On November 1, 2012, a little talked-about Massachusetts law will go into effect that gives judges in the Bay State the power to determine whether a bank can foreclose on a home or must modify the mortgage. Signed on August 3 by Gov. Deval Patrick, the "Act Preventing Unlawful and Unnecessary Foreclosures" creates a series of new hoops for banks and other mortgage creditors must jump through in order to foreclose on borrowers who aren't making their payments. In other words, writes Anthony Randazzo, Massachusetts has just created more problems than it's solved.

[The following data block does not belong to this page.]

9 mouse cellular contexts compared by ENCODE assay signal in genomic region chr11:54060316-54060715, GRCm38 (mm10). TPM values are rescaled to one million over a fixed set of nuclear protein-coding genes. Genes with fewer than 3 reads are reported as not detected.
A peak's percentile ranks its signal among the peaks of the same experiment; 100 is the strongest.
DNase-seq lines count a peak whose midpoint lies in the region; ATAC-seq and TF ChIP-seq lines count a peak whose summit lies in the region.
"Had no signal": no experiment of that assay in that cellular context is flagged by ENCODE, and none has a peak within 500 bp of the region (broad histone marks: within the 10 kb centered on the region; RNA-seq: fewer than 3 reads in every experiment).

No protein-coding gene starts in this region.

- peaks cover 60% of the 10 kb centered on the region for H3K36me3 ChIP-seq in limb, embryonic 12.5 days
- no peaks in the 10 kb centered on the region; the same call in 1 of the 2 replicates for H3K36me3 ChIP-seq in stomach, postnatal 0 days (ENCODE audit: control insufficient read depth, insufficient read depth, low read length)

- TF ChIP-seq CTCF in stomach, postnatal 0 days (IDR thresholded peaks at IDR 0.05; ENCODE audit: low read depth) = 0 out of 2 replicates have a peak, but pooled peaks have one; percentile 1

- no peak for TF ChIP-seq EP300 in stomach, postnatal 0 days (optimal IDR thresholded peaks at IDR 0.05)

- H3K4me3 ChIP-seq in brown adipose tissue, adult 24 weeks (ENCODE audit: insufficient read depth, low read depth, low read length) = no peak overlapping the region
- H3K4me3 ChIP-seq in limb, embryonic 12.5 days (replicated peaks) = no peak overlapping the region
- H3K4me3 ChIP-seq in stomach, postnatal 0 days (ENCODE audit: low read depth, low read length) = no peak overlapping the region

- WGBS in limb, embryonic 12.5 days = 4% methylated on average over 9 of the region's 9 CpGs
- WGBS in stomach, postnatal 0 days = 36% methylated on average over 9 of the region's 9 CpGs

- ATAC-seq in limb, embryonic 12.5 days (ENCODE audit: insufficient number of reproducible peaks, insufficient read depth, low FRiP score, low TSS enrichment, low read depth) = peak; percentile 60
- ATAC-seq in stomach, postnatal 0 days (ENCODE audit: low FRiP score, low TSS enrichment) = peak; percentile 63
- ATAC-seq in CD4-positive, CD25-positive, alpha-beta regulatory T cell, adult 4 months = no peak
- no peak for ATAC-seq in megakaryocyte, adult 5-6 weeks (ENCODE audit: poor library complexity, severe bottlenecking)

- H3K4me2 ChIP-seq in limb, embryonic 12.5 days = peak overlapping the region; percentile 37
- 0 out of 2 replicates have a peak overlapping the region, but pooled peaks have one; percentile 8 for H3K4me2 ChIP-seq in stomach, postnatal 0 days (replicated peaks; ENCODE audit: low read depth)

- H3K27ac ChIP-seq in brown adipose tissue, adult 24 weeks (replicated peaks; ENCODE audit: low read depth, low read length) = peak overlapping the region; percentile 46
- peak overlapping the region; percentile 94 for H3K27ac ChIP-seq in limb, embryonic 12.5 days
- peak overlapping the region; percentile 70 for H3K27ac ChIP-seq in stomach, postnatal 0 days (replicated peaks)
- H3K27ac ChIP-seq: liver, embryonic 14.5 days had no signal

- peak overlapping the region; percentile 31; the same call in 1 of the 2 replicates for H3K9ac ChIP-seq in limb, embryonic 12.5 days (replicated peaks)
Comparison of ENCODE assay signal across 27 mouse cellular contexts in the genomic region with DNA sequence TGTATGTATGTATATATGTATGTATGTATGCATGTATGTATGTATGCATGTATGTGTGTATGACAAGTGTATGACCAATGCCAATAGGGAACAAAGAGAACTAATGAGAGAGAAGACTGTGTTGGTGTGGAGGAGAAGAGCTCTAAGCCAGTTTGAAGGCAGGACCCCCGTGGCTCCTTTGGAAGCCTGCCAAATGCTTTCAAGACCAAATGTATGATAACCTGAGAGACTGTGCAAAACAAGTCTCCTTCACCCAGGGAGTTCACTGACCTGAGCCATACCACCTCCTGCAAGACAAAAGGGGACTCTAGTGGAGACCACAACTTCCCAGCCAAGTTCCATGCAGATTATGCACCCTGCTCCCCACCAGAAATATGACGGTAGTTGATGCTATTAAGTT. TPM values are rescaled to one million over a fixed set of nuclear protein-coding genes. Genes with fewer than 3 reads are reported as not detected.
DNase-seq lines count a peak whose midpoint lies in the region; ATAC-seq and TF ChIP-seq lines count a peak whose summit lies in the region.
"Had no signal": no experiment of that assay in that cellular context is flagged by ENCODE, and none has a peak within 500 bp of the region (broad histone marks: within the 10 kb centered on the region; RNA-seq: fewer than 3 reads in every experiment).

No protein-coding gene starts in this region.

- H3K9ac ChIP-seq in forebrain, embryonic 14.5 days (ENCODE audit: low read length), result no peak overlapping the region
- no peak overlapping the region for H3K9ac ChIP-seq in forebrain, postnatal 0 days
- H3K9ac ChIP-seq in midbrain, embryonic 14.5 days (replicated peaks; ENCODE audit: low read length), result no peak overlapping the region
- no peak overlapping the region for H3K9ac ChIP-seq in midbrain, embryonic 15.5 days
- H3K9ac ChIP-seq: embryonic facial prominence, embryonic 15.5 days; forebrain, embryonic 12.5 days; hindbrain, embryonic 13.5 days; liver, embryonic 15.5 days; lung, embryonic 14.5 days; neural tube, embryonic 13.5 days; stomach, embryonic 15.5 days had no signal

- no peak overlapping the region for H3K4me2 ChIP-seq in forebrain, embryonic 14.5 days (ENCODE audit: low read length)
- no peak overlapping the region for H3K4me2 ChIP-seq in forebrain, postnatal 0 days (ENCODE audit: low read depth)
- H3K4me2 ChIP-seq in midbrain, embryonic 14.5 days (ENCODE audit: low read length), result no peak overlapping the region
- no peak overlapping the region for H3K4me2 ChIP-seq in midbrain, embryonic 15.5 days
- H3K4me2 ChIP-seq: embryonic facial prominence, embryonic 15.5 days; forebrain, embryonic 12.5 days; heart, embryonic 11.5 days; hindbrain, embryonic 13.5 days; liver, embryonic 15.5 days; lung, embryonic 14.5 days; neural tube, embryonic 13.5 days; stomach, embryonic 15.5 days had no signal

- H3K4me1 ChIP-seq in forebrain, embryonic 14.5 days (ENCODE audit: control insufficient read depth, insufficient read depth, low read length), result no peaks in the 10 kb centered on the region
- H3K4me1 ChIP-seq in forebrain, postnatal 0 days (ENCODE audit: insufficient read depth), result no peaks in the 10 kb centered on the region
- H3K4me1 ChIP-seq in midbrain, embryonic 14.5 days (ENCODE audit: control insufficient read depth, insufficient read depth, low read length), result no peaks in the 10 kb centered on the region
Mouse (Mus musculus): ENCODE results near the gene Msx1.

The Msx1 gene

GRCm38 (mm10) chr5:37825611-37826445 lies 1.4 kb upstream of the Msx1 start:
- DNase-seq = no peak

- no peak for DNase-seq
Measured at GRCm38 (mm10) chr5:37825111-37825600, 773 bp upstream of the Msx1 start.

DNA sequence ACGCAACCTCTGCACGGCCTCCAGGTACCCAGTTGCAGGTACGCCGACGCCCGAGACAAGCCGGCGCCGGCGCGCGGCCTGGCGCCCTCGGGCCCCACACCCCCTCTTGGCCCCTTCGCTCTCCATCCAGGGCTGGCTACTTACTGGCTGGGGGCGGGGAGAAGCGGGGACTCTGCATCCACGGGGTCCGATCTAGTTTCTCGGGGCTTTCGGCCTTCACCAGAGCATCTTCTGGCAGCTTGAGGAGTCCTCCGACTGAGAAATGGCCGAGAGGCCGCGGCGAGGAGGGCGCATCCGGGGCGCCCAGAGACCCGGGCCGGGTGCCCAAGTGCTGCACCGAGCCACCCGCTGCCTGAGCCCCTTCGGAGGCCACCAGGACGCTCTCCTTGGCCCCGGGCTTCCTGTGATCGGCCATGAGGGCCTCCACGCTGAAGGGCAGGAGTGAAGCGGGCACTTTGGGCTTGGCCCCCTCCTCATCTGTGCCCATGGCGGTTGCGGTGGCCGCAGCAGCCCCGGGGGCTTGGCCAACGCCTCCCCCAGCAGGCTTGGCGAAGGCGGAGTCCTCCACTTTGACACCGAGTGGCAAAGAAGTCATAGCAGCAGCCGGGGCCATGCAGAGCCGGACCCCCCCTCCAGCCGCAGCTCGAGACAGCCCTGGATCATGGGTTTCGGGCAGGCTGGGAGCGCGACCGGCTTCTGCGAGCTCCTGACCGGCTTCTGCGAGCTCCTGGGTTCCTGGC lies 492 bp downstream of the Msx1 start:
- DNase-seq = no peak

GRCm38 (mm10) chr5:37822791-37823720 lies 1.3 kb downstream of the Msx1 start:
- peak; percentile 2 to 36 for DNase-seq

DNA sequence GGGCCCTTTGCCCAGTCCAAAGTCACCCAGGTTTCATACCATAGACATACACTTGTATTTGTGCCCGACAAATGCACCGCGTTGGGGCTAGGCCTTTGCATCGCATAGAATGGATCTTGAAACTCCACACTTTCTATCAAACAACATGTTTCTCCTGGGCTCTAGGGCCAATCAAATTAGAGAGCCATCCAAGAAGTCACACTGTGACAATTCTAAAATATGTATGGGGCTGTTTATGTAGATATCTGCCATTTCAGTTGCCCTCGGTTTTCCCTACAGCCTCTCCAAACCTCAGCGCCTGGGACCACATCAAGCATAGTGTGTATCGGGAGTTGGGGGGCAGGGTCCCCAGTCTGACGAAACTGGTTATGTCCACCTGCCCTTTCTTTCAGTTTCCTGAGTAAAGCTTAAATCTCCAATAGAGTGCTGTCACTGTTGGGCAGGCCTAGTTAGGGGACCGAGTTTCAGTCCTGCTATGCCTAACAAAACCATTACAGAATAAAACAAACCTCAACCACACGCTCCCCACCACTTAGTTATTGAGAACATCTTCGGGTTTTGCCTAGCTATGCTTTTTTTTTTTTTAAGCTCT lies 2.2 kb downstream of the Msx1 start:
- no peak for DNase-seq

A newspaper staffed by the country's most famous journalism school says it shouldn't have covered a Jeff Sessions event.
It's safe to say this guy would not make a good president.
The Eighth Amendment prohibition against excessive fines and fees applies to states as well, SCOTUS rules, opening a new way to challenge outlandish forfeitures.
"You have a situation where a person owed $8 and lost their house. I mean, how is that equitable?" asked Michigan Supreme Court Justice Richard Bernstein.
DART police officer Stephanie Branch illegally arrested Avi Adelman after he defied her unlawful orders to stop photographing paramedics treating an overdose.